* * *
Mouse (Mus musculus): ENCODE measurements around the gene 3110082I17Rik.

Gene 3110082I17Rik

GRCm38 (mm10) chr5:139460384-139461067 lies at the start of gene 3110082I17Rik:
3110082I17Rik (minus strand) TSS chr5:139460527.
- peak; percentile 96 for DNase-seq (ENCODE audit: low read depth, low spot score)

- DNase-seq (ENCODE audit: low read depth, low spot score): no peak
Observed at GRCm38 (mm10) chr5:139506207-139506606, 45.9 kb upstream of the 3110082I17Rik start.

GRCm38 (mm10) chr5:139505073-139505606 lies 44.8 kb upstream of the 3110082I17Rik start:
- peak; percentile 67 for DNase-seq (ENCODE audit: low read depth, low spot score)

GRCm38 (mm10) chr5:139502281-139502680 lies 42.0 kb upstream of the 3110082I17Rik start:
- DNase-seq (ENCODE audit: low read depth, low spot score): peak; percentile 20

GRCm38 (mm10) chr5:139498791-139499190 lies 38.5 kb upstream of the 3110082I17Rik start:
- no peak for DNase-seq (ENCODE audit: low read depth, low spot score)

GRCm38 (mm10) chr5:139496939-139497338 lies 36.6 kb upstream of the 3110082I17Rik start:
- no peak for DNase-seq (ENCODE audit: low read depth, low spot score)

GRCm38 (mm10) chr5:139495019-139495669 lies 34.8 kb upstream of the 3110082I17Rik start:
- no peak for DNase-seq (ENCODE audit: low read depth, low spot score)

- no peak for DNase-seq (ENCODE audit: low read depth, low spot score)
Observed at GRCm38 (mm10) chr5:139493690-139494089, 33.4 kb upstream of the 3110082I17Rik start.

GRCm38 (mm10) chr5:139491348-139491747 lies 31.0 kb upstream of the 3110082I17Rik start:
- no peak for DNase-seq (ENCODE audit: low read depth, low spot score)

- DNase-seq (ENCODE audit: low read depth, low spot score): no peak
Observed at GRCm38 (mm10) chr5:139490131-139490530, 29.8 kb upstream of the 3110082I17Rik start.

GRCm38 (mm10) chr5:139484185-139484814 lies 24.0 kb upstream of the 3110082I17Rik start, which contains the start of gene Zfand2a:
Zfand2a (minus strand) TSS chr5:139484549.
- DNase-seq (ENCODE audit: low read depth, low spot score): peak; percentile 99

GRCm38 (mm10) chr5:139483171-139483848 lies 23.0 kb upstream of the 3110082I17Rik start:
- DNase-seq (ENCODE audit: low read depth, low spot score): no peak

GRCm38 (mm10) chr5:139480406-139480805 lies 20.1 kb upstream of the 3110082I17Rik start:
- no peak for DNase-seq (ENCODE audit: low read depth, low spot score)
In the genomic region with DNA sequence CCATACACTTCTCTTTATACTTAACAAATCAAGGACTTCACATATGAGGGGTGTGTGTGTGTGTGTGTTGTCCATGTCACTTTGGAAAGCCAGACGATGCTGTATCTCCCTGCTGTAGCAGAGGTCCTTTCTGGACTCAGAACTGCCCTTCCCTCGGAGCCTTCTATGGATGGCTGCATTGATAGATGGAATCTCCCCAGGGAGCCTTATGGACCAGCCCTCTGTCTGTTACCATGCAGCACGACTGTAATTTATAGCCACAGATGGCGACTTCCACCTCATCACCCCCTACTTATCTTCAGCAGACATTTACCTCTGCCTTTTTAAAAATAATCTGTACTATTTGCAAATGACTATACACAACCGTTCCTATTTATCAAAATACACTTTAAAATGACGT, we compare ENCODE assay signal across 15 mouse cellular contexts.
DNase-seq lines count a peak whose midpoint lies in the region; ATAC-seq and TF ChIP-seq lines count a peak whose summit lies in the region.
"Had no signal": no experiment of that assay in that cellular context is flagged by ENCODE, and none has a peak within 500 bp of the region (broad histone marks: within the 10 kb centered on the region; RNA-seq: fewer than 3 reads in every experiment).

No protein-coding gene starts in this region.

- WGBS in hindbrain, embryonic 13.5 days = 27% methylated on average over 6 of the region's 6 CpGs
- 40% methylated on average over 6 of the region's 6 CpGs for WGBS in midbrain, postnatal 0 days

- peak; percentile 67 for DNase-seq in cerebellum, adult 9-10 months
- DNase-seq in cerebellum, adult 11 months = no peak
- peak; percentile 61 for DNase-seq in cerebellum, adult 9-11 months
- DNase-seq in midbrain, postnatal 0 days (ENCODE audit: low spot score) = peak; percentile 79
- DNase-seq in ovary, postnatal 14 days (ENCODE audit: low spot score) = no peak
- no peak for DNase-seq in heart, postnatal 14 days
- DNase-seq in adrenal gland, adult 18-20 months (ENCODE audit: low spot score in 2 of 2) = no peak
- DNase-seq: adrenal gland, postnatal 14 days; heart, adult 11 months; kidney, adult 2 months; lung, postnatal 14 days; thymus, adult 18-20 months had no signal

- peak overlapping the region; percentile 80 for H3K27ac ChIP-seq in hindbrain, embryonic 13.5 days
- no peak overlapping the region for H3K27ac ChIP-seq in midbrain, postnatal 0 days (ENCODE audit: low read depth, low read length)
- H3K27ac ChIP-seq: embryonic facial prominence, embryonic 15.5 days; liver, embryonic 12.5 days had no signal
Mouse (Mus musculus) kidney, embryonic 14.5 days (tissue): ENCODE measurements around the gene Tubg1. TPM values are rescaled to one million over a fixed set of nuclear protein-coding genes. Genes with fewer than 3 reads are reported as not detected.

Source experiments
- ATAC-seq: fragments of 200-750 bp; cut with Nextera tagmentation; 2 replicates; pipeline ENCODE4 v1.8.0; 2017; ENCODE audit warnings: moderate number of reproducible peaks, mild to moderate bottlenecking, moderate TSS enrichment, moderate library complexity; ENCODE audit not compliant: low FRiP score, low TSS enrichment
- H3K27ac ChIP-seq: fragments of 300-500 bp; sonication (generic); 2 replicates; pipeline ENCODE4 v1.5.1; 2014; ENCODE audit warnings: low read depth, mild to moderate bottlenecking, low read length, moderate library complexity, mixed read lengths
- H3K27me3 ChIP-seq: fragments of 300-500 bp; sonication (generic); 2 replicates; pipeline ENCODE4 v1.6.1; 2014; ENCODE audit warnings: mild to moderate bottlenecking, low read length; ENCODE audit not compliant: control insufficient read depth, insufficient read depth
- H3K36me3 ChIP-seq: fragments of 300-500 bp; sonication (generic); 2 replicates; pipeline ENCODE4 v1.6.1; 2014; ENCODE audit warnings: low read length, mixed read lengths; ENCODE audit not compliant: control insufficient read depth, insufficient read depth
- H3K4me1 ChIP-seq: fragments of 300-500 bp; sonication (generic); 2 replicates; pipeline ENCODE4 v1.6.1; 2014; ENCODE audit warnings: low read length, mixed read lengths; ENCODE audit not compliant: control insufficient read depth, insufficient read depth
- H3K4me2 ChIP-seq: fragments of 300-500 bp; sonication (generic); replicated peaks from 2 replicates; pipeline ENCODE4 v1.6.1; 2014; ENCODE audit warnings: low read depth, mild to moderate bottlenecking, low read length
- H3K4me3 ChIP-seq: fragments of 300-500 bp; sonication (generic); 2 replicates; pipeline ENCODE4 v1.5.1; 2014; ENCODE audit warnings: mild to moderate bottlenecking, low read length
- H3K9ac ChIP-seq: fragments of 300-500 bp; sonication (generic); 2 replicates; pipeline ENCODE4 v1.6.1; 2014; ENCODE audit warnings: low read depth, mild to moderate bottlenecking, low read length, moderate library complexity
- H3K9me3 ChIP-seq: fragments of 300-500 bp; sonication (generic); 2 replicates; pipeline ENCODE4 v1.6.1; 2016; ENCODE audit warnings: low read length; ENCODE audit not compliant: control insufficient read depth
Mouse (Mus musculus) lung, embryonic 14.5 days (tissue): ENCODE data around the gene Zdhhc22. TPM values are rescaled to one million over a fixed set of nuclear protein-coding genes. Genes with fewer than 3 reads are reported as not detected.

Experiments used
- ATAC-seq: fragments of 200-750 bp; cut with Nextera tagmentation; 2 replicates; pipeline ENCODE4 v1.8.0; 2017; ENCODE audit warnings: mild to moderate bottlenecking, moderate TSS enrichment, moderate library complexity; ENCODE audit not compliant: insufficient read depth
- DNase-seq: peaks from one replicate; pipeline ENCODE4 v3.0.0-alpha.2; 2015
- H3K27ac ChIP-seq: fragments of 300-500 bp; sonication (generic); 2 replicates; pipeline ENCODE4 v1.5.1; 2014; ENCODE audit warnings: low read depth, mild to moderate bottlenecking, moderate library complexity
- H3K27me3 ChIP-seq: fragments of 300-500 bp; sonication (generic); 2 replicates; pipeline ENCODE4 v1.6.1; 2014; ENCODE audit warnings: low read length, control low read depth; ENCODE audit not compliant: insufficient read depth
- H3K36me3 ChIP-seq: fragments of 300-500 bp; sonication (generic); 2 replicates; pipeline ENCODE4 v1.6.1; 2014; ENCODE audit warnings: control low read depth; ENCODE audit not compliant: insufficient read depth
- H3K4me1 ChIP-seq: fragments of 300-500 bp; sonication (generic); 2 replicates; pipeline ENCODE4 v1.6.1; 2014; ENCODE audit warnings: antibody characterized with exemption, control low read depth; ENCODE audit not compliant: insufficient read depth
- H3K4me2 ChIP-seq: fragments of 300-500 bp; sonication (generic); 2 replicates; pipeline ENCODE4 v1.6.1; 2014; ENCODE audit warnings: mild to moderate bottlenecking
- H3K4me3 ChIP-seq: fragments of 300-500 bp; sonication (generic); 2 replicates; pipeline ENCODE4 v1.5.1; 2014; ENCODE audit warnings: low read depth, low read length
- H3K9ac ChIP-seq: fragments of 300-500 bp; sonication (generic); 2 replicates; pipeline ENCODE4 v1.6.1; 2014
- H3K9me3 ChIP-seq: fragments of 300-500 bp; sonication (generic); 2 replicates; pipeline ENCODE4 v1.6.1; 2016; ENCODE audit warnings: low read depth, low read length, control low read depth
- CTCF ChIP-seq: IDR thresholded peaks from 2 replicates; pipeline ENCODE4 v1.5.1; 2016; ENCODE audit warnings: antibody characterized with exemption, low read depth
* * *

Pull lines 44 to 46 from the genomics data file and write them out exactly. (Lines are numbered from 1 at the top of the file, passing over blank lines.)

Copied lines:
- DNase-seq: adrenal gland, postnatal 14 days; heart, adult 11 months; kidney, adult 2 months; lung, postnatal 14 days; thymus, adult 18-20 months had no signal

- peak overlapping the region; percentile 80 for H3K27ac ChIP-seq in hindbrain, embryonic 13.5 days
- no peak overlapping the region for H3K27ac ChIP-seq in midbrain, postnatal 0 days (ENCODE audit: low read depth, low read length)